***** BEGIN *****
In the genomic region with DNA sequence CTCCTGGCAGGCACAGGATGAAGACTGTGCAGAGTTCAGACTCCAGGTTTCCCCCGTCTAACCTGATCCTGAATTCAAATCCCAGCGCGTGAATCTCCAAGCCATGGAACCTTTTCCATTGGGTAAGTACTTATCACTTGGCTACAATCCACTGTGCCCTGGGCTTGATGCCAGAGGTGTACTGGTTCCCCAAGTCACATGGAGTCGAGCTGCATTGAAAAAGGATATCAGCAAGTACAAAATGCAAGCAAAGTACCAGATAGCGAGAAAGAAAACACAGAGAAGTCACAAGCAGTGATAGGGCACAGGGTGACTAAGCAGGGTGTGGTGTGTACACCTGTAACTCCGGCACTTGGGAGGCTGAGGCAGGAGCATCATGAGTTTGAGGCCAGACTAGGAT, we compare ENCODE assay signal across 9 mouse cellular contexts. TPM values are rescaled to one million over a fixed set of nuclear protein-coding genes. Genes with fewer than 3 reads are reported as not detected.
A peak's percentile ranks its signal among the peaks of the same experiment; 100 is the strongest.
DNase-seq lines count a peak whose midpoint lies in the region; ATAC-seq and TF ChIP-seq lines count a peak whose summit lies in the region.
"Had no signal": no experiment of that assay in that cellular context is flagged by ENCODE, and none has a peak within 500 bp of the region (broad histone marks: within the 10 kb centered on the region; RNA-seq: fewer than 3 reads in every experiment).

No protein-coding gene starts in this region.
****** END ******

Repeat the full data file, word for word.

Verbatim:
In the genomic region with DNA sequence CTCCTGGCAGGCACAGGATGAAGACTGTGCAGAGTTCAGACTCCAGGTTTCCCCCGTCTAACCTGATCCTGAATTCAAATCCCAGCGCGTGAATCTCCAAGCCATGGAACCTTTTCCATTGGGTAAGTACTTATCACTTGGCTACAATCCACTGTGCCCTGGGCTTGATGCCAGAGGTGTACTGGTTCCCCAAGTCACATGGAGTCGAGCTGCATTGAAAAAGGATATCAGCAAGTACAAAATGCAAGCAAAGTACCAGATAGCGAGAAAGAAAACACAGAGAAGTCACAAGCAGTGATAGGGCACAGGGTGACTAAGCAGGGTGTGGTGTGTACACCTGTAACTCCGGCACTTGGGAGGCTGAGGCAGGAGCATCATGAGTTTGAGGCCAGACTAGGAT, we compare ENCODE assay signal across 9 mouse cellular contexts. TPM values are rescaled to one million over a fixed set of nuclear protein-coding genes. Genes with fewer than 3 reads are reported as not detected.
A peak's percentile ranks its signal among the peaks of the same experiment; 100 is the strongest.
DNase-seq lines count a peak whose midpoint lies in the region; ATAC-seq and TF ChIP-seq lines count a peak whose summit lies in the region.
"Had no signal": no experiment of that assay in that cellular context is flagged by ENCODE, and none has a peak within 500 bp of the region (broad histone marks: within the 10 kb centered on the region; RNA-seq: fewer than 3 reads in every experiment).

No protein-coding gene starts in this region.